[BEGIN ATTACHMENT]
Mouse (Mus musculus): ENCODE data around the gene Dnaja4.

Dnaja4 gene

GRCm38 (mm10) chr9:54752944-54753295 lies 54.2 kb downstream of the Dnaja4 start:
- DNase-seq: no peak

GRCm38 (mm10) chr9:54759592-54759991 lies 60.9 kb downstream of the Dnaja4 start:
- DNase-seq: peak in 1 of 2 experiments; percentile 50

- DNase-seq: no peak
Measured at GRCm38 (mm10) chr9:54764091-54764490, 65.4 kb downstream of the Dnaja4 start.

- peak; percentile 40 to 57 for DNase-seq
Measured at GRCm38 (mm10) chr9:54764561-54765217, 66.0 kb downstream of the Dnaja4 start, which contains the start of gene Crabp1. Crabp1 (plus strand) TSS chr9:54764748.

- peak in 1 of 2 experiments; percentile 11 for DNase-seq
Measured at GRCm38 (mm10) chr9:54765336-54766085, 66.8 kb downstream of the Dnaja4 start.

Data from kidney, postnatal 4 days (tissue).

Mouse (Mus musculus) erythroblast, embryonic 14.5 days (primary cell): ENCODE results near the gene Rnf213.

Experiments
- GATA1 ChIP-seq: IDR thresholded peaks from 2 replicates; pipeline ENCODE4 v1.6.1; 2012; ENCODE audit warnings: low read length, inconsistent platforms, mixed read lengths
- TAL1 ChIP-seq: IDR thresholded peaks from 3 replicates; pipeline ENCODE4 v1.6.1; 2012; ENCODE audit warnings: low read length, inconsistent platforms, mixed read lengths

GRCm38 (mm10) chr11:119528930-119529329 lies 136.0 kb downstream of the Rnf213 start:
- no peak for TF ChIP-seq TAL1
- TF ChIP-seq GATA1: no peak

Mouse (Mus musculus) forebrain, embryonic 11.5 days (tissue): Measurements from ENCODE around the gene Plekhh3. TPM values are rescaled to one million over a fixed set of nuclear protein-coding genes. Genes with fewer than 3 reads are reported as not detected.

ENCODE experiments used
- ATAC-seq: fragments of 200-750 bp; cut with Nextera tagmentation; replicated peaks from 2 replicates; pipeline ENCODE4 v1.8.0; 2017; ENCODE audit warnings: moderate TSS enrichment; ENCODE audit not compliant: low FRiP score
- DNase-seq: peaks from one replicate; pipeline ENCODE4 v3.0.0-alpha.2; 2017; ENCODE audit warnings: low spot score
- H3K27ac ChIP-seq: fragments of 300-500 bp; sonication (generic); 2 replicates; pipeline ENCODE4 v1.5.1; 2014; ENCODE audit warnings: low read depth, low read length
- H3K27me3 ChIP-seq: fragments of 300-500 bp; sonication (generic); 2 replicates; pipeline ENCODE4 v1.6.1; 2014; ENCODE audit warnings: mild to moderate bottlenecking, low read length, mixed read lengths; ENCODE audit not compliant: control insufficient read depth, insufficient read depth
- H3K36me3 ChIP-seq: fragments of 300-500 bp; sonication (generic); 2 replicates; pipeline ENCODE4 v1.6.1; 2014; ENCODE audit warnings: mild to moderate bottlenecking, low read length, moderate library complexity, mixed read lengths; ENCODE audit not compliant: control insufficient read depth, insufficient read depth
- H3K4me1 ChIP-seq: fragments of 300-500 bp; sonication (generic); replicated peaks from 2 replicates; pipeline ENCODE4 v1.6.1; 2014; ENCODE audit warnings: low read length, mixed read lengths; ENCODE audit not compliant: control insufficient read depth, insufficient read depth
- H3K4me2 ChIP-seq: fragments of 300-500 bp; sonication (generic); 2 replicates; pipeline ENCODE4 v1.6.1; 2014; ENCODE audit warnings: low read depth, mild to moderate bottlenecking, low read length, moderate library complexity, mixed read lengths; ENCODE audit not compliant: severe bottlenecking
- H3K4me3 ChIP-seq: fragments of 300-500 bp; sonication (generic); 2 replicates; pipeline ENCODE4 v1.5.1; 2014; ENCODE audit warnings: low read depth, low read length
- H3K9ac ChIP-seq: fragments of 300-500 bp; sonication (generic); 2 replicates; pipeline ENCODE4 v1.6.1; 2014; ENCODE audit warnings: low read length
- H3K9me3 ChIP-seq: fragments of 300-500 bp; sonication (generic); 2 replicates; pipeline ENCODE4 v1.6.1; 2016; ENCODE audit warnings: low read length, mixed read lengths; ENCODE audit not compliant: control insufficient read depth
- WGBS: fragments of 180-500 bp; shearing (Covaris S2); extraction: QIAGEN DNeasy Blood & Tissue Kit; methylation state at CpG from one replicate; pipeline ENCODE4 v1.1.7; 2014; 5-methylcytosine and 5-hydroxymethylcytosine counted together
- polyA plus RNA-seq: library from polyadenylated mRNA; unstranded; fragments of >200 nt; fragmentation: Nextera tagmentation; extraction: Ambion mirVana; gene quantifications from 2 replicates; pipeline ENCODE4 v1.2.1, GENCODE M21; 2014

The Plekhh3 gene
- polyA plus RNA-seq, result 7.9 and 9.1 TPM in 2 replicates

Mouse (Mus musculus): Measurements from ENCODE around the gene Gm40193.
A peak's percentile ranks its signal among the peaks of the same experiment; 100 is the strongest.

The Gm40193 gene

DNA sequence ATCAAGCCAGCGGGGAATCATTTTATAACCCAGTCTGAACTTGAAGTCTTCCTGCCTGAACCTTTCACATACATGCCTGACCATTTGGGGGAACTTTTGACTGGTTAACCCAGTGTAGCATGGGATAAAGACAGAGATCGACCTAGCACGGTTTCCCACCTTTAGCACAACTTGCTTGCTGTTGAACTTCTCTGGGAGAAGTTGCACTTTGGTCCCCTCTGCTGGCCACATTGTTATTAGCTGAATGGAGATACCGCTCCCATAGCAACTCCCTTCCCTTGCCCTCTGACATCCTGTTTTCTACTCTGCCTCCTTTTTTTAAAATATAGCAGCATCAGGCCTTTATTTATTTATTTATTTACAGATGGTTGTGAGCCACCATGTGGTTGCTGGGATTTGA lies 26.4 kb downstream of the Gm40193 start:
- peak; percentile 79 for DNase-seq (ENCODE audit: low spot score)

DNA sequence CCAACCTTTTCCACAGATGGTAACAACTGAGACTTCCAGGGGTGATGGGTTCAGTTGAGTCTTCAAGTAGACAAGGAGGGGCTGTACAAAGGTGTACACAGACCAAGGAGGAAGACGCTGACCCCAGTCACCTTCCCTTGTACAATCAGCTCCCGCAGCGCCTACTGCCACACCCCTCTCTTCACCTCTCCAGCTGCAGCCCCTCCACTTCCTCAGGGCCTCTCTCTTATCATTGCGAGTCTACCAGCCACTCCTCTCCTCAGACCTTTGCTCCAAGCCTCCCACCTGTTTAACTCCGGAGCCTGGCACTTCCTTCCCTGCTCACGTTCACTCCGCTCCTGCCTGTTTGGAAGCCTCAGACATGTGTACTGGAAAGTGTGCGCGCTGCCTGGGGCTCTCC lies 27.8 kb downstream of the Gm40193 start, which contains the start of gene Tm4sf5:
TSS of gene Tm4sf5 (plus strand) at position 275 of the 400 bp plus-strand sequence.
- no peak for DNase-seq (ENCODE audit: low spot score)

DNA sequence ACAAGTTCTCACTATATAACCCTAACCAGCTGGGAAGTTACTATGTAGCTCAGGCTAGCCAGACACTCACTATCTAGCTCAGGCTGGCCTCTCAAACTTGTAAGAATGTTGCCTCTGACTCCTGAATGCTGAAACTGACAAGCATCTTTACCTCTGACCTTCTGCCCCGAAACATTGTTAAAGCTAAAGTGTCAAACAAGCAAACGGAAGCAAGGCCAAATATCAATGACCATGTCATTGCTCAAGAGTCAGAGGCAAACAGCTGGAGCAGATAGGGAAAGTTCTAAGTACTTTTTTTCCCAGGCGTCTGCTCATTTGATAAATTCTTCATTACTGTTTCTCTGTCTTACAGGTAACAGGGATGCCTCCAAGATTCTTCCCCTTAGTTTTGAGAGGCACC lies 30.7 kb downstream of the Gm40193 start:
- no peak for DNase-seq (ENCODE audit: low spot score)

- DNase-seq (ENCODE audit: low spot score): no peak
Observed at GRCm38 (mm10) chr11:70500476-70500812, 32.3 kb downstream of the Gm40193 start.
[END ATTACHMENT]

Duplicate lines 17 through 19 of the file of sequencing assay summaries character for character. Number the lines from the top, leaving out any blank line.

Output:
- TAL1 ChIP-seq: IDR thresholded peaks from 3 replicates; pipeline ENCODE4 v1.6.1; 2012; ENCODE audit warnings: low read length, inconsistent platforms, mixed read lengths

GRCm38 (mm10) chr11:119528930-119529329 lies 136.0 kb downstream of the Rnf213 start:
- no peak for TF ChIP-seq TAL1